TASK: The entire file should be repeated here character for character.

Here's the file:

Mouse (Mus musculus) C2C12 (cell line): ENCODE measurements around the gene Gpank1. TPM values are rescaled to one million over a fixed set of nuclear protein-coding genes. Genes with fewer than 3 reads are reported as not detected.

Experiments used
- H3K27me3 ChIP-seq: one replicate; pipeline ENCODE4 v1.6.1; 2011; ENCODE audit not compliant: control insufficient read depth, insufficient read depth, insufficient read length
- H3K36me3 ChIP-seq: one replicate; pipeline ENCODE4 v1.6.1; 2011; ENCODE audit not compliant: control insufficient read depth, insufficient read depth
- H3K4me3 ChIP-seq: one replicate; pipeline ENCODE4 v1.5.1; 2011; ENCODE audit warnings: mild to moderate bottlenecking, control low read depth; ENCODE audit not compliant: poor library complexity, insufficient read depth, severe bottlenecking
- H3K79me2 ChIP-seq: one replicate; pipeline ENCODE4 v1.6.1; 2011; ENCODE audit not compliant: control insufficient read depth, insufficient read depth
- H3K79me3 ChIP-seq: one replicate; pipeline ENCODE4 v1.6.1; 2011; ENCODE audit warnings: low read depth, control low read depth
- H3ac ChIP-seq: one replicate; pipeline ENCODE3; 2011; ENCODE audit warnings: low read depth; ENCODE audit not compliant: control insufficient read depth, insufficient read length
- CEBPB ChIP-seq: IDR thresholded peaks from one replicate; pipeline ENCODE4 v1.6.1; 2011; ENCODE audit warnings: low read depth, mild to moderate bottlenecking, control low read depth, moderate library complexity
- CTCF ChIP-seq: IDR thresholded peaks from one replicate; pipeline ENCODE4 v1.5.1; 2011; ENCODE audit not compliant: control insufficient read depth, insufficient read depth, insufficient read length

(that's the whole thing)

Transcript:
Mouse (Mus musculus) C2C12 (cell line): ENCODE measurements around the gene Gpank1. TPM values are rescaled to one million over a fixed set of nuclear protein-coding genes. Genes with fewer than 3 reads are reported as not detected.

Experiments used
- H3K27me3 ChIP-seq: one replicate; pipeline ENCODE4 v1.6.1; 2011; ENCODE audit not compliant: control insufficient read depth, insufficient read depth, insufficient read length
- H3K36me3 ChIP-seq: one replicate; pipeline ENCODE4 v1.6.1; 2011; ENCODE audit not compliant: control insufficient read depth, insufficient read depth
- H3K4me3 ChIP-seq: one replicate; pipeline ENCODE4 v1.5.1; 2011; ENCODE audit warnings: mild to moderate bottlenecking, control low read depth; ENCODE audit not compliant: poor library complexity, insufficient read depth, severe bottlenecking
- H3K79me2 ChIP-seq: one replicate; pipeline ENCODE4 v1.6.1; 2011; ENCODE audit not compliant: control insufficient read depth, insufficient read depth
- H3K79me3 ChIP-seq: one replicate; pipeline ENCODE4 v1.6.1; 2011; ENCODE audit warnings: low read depth, control low read depth
- H3ac ChIP-seq: one replicate; pipeline ENCODE3; 2011; ENCODE audit warnings: low read depth; ENCODE audit not compliant: control insufficient read depth, insufficient read length
- CEBPB ChIP-seq: IDR thresholded peaks from one replicate; pipeline ENCODE4 v1.6.1; 2011; ENCODE audit warnings: low read depth, mild to moderate bottlenecking, control low read depth, moderate library complexity
- CTCF ChIP-seq: IDR thresholded peaks from one replicate; pipeline ENCODE4 v1.5.1; 2011; ENCODE audit not compliant: control insufficient read depth, insufficient read depth, insufficient read length